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Wetlands are among the largest, most diverse ecosystems in the world and act as the earth’s filter. They can often be overlooked, disregarded, perceived as ugly or as wasted acreage. They have been drained and filled in for building and agricultural purposes. Invasive species are a major threat to these areas and can eventually overtake them completely. Disappearing wetlands means an unbalanced environment and a dramatic loss of plant and wildlife.
I have been seeking out the different types of wetlands of Northwest Montana, spending time in these places with each changing season. There are several types including swamps, sloughs and wet meadows. The natural element of a wetland can change from season to season, year to year depending on precipitation and evaporation.
There is something so mysterious about these transitional places where plants and animals of both land and water coincide. I am fascinated by the energies that are radiating around these areas so full of life. I have been thinking about the way weather patterns change the scene from day to day, season to season while simultaneously representing the Earth’s cycles and seasons of life.
As I explore and study these different wetland areas, I make small and large-scale drawings and oil paintings. I incorporate into my paintings the dried grasses, leaves and seedpods from the plant life that exists here. By bringing materials from the earth into my paintings I’m able connect deeper to my experiences within the landscape. The colors and tones of the work hold the mood of the landscape captured in each season and help tell the story an ever-changing landscape. I want to bring an awareness and understanding to the importance of protecting our wetlands and the delicate balance of these sacred lands.
True Remains / Passage of Renewal
Powerful forces and cycles of nature have helped to shape and recreate the vast features of the land. Although nature’s forces can be devastating, time reveals the Earth’s ability to heal and transform itself, leaving behind a new surrounding that lives on.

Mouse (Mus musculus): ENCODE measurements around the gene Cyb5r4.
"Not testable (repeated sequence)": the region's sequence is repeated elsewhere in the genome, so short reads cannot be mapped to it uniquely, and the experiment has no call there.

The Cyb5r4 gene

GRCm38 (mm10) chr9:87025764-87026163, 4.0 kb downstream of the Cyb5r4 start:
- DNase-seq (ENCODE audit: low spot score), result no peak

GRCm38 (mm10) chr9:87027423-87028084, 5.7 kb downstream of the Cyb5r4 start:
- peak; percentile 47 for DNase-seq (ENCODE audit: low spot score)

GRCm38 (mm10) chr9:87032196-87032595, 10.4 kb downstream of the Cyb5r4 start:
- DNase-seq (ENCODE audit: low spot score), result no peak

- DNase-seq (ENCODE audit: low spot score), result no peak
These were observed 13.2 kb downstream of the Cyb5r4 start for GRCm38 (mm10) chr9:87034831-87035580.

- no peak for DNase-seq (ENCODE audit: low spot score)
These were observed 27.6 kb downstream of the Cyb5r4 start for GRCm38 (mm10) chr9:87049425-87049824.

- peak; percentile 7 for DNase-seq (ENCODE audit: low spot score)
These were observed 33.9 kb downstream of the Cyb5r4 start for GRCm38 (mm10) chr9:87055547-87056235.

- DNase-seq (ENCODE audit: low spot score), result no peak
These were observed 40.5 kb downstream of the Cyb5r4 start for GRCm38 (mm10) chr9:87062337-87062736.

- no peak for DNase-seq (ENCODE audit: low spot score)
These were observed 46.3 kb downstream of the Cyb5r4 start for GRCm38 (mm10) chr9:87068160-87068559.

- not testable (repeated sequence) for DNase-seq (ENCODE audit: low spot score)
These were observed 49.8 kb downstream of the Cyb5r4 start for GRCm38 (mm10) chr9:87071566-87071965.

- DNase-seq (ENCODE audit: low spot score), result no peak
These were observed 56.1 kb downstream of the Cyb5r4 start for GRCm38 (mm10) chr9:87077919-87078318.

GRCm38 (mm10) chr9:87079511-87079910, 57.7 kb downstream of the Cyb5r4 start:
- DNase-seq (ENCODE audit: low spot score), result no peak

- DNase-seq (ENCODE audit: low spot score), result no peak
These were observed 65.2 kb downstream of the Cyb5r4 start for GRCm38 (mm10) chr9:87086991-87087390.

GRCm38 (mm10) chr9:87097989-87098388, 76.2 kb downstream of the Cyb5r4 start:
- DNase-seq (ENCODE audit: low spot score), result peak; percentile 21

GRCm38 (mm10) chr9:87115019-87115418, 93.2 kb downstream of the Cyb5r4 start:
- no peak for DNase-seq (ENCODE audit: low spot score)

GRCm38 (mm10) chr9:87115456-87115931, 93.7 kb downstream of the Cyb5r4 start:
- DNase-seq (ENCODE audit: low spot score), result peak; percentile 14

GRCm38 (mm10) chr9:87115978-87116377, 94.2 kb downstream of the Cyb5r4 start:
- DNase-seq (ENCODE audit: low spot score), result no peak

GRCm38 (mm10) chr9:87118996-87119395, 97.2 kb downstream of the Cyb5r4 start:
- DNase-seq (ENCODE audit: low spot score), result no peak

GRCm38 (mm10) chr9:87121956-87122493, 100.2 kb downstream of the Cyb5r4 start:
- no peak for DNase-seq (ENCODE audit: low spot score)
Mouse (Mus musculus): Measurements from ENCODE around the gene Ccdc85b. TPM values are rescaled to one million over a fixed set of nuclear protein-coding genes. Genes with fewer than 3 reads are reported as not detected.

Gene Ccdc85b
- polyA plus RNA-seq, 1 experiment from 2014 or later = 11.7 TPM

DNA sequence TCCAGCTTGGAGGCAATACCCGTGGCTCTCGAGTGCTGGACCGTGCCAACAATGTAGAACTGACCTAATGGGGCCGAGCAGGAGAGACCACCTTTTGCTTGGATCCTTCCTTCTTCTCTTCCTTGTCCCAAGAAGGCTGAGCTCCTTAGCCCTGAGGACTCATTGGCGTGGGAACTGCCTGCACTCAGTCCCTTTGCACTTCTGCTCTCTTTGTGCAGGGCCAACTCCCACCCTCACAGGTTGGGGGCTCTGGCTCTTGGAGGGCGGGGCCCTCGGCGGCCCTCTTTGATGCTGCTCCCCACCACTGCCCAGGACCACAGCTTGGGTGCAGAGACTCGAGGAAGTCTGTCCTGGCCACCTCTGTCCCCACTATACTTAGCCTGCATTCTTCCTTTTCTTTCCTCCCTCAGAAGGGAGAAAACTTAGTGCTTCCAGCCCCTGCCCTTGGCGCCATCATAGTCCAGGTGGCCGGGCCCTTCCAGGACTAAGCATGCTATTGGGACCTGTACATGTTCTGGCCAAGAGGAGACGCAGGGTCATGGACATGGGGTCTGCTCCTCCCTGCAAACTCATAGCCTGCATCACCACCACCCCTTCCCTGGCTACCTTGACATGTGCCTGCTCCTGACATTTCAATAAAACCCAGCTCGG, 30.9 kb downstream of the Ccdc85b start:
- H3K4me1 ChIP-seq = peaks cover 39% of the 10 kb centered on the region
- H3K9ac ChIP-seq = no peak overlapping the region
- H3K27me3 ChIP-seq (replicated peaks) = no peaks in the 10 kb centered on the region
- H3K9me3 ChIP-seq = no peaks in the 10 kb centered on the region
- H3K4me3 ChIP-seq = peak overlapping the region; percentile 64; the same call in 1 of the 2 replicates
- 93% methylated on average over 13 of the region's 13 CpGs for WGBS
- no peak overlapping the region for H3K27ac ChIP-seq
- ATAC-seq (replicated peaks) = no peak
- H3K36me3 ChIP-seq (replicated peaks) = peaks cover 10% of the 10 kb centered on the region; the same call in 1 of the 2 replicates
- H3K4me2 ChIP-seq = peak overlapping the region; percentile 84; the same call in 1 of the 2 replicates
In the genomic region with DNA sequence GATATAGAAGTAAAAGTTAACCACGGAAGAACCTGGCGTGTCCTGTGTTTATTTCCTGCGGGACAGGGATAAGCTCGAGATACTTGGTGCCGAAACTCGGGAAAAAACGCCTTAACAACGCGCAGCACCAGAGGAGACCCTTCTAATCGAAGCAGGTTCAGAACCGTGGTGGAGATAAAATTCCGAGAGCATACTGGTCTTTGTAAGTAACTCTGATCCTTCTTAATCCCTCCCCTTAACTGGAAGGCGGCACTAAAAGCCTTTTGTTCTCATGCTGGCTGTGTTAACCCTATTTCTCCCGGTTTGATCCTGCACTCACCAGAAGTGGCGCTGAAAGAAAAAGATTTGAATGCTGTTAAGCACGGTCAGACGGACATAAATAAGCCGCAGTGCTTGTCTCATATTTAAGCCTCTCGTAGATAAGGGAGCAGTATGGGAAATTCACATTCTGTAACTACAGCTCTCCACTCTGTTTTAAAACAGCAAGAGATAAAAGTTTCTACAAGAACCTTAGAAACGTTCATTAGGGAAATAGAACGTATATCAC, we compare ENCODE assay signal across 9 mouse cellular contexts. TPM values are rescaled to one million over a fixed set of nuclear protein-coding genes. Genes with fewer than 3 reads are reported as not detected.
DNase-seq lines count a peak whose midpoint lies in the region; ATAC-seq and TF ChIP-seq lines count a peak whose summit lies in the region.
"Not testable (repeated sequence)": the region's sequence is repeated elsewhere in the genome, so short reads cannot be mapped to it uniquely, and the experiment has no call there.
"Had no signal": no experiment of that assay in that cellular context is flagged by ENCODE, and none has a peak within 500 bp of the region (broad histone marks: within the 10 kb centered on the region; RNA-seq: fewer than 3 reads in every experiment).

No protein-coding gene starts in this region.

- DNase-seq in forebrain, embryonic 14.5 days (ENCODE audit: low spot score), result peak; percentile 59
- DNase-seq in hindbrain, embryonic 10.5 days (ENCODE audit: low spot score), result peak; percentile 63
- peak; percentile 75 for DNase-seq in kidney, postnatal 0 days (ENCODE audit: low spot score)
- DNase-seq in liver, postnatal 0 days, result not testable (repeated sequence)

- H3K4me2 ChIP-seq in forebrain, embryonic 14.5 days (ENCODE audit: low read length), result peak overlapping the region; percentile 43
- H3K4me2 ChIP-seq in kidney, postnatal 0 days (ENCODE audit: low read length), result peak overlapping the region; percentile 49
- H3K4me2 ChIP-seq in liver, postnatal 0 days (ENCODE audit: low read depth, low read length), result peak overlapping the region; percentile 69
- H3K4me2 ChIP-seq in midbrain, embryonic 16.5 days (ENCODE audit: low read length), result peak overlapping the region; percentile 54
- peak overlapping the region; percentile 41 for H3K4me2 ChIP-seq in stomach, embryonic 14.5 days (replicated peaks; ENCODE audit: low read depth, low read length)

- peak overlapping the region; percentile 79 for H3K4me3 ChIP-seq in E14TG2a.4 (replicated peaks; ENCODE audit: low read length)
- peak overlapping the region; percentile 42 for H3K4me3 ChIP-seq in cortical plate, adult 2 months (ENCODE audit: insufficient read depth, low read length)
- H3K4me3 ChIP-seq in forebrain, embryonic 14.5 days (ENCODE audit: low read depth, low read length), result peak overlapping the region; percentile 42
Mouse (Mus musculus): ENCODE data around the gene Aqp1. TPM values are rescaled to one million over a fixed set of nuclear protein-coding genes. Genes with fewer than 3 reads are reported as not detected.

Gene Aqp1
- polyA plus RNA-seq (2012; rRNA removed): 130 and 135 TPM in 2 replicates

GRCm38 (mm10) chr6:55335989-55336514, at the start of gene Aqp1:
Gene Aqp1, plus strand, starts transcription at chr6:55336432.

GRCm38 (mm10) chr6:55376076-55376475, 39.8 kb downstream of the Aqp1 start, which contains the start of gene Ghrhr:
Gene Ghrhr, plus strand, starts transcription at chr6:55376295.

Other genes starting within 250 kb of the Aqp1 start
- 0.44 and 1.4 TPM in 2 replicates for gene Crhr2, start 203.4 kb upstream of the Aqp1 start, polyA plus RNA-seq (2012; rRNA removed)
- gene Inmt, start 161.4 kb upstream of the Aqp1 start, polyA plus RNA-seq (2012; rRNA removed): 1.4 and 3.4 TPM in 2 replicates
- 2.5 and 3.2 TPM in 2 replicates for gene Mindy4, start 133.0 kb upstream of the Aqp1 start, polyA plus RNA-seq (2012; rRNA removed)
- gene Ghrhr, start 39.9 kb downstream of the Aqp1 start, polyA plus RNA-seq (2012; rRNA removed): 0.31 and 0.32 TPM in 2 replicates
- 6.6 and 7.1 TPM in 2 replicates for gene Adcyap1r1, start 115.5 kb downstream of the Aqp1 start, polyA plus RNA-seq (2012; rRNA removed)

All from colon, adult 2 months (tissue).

The fires of Montana have opened up passages to what once was and what will be again—the remains of burned trees, scattered and hidden among the forest, provide signs of the past. Hill sides of blackened trees nurture and guard thousands of younger trees. The forest is recreating itself into a much healthier one. Old trees that have lived long lives finally get to rest in peace. They replenish the land with new seeds and fertilize the soil beneath them.
Fire has a very beautiful and intriguing life of its own. The intense flames seem to be a timeless gesture rolling across the horizon. When ash and smoke clear, new vistas welcome a breath of fresh air and signify new beginnings.
I find spontaneity and freedom in the power of nature, which inspires me in the creation of my work. I experience painting the way I do the landscape. It holds the same quietness the same search. Through the layering of paint and materials, I begin to find continuity with what I’ve discovered in nature. I scrape and burn into the surface. The materials I use (moss, charcoal, pine needles, and other organic materials) signify the surroundings from where they have been taken, allowing me to connect more directly with nature. I begin a new journey through each painting. As I paint, memories rush through me. Most of the time, I am searching for answers I can only come so close to understanding. I find something indescribable in nature that is never made completely clear in the form of language, which creates my need to paint.
Like the seasons, time transforms the forest and leaves only remnants of what once was, and truth remains.
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